Game of Thrones “The Rains of Castamere” review

“All men should keep their word. Kings most of all,” -Robb Stark

Nothing of great consequence happened on Game of Thrones this week, guys! Thanks for stopping by Loop and we’ll see you next week with our review of the finale. Here’s a picture of George R.R. Martin dressed like the guy on the cover of frozen fish stick boxes surrounded by sexy black women.


Ok, so that’s probably not going to fly. Give me a second to compose my thoughts…

In 2013, it’s hard to be just a casual TV viewer. The advent of things like streaming services and big budget “Lord of the Rings”-style adaptation of massive fantasy books that are revolutionizing the way we watch television. We must not only be engaged, intelligent viewers, but also keen pop culture sociologists with opinions on how the medium is changing and where it will eventually end up. The release of season four of Arrested Development this week is a prime example. Casual viewers had to be become TV critics over the span of a three-day weekend and watch 7+ hours of new material, process how they felt about the concept of watching one episode at a time vs. binge watching, AND share those reviews via their social media accounts. It. Was. Exhausting.

And I suspect “The Rains of Castamere” is going to bring along its own tired debate, this time about things like adaptations and spoilers and excessive brutality. Who enjoyed it more: those who didn’t know what was coming or those who did? Can we reasonably expect not to have major plot points spoiled? Are non-“Blackwater” episodes of Game of Thrones doomed to fail because of the narrative expanse of its source material? Much like Winter, those debates are surely coming.

But before they do, can we just take a moment to celebrate the achievement of “The Rains of Castamere?” I, of course, am referring to the events of the legendary (for book-readers, at least) “Red Wedding.” We’ll get to the rest of the episode as a whole, but this is what needs addressed first and you’d undoubtedly just skim this review until you see the words “Red Wedding” anyway.

Thematically, Robb, Catelyn, Talisa and what seems like half of the Northern Army’s deaths at the hands of the Freys, Boltons, and Lannisters, tell us nothing new. The “lesson,” if we can pretend that we’re in sixth grade English class for a moment, is that you can win every battle but still lose the war. It’s that honor won’t keep you alive in a world driven by power. It’s that you win the game of thrones, or….you know the rest. All of theses “lessons” were already taught to us by the end of the first season, when Ned Stark was sacrificed to the altar of George R.R. Martin.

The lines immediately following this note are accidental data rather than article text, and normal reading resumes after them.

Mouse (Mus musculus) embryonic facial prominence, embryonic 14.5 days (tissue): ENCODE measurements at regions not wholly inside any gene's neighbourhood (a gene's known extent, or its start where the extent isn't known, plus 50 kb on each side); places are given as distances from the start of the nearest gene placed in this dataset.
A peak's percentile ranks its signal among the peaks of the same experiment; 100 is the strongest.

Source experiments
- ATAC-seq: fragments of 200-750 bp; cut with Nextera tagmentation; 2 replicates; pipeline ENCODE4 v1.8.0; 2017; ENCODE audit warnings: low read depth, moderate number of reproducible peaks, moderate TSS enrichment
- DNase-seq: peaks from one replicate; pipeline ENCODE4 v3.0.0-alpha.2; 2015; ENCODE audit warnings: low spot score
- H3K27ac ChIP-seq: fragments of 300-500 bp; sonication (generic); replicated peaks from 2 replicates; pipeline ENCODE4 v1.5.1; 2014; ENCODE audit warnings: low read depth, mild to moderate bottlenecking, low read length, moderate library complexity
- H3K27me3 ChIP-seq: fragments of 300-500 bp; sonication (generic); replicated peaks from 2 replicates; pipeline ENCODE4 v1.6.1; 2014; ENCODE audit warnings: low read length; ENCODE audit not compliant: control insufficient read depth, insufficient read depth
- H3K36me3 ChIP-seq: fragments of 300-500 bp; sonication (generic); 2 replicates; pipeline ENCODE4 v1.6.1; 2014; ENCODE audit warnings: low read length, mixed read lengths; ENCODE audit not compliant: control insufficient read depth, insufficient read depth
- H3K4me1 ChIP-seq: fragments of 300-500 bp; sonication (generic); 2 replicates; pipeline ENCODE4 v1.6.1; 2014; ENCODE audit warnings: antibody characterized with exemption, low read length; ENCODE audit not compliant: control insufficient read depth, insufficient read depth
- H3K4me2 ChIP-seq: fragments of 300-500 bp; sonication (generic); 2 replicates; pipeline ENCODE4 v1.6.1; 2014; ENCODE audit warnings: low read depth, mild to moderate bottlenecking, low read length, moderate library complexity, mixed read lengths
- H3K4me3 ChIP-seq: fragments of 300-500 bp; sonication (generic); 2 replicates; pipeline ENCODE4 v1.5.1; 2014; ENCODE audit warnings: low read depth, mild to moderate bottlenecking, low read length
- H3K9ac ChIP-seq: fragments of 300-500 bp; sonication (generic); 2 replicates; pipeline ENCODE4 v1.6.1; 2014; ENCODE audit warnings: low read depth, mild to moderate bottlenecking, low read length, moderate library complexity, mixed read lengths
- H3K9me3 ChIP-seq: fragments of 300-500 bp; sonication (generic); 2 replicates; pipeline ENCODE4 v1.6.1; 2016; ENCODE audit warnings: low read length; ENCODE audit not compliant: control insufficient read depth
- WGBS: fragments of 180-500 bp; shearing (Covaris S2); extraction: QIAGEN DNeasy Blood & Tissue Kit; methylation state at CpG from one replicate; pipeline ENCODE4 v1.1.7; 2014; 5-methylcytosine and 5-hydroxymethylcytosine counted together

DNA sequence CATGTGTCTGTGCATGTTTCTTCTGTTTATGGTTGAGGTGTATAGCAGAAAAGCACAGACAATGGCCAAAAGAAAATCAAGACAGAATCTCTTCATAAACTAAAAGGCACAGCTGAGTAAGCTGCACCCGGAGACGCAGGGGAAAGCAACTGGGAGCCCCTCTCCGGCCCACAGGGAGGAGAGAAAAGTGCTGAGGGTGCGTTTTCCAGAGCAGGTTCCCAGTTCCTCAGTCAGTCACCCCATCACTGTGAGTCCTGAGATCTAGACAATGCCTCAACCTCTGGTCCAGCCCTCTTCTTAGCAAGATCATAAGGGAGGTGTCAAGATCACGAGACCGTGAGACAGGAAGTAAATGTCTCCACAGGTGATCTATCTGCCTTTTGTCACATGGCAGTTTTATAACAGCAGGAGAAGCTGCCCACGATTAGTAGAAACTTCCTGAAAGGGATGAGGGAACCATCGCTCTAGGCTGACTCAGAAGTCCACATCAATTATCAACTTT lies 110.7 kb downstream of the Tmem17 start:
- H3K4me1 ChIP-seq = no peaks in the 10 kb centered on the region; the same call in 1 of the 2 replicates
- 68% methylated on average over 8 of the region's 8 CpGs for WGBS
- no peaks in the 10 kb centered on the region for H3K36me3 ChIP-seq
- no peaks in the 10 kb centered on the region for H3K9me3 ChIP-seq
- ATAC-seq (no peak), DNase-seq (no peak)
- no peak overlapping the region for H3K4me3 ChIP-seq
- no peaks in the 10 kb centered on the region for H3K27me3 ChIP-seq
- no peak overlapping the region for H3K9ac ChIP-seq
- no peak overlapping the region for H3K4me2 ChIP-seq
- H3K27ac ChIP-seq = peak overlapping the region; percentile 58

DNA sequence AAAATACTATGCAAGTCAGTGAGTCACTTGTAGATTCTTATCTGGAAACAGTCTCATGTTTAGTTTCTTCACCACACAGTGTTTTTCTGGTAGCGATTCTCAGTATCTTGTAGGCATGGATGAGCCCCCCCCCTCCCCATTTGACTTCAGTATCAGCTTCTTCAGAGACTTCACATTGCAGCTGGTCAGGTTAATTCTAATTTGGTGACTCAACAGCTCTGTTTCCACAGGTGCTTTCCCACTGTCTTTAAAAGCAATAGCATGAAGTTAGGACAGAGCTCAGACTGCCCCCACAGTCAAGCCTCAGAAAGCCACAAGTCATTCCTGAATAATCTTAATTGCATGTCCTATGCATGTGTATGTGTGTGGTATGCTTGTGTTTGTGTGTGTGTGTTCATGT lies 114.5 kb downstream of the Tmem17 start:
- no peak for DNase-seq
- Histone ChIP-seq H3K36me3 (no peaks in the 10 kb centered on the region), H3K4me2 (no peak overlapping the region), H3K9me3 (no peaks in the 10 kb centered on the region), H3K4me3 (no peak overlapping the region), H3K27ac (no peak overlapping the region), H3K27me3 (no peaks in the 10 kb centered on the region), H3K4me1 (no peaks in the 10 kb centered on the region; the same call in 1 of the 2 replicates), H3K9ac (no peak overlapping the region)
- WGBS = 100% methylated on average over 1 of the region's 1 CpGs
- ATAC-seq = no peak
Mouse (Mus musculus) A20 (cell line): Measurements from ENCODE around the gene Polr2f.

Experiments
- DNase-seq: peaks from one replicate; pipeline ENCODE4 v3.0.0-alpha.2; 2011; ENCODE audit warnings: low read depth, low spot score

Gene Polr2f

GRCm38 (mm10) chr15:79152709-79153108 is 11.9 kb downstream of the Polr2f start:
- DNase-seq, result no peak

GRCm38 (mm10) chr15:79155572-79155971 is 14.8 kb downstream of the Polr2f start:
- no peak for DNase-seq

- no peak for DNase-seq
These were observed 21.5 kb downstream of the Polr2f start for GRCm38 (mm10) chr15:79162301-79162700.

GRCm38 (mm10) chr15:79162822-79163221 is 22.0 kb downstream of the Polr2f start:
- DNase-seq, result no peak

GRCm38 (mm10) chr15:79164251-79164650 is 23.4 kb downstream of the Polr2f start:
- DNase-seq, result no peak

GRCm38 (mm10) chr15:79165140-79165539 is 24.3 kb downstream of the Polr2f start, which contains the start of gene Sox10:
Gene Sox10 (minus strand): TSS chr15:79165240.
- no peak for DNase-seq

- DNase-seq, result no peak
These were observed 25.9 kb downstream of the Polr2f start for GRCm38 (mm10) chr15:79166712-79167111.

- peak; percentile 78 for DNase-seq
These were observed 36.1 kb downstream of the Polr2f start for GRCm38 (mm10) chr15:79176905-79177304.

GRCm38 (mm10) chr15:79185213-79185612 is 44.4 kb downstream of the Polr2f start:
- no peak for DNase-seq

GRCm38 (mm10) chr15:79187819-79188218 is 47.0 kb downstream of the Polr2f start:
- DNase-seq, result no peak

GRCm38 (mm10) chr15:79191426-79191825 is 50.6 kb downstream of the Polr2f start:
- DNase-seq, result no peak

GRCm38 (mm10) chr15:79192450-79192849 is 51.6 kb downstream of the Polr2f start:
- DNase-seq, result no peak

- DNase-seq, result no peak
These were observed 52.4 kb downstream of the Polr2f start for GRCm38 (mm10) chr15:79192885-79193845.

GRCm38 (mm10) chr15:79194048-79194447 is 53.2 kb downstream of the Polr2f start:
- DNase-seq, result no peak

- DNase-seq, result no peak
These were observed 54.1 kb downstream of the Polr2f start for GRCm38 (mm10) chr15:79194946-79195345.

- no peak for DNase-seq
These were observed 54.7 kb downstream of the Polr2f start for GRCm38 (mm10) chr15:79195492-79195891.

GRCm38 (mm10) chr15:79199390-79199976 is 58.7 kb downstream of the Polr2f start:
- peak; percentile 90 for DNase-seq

But you know what? Maybe we needed it again. Sure, it bucks dramatic convention to off a story’s main character in the first season and that should indicate that said story will continue to buck dramatic convention. Still it’s hard not to expect as a conditioned television viewer that the prodigal son will find his vengeance, not suffer total, humiliating and painful defeat.

All of the scenes at the Twins are amongst the best Game of Thrones has ever aired. They begin tense with Lord Frey pervertedly examining Robb’s wife, then lighten up with his grim understanding “I call it a pretty face. Prettier than this lot, that’s for sure.” Then the noose tightens and loosens over and over again for fifty minutes. Some may be less than enthused with David Benioff and D.B. Weiss’ decision to intersperse other, non-wedding scenes throughout, but I think it jives well with the episode’s EKG-spiking nature.

By the time Edmure Tully finally sees his bride’s face and sighs with relief, it would be a truly hilarious moment if not for what comes next. There’s a school of thought that evolutionarily speaking, we laugh as an indicator that danger has passed, like when Walder Frey gives Robb a look as if it to say, “toldya I had some hot daughters.”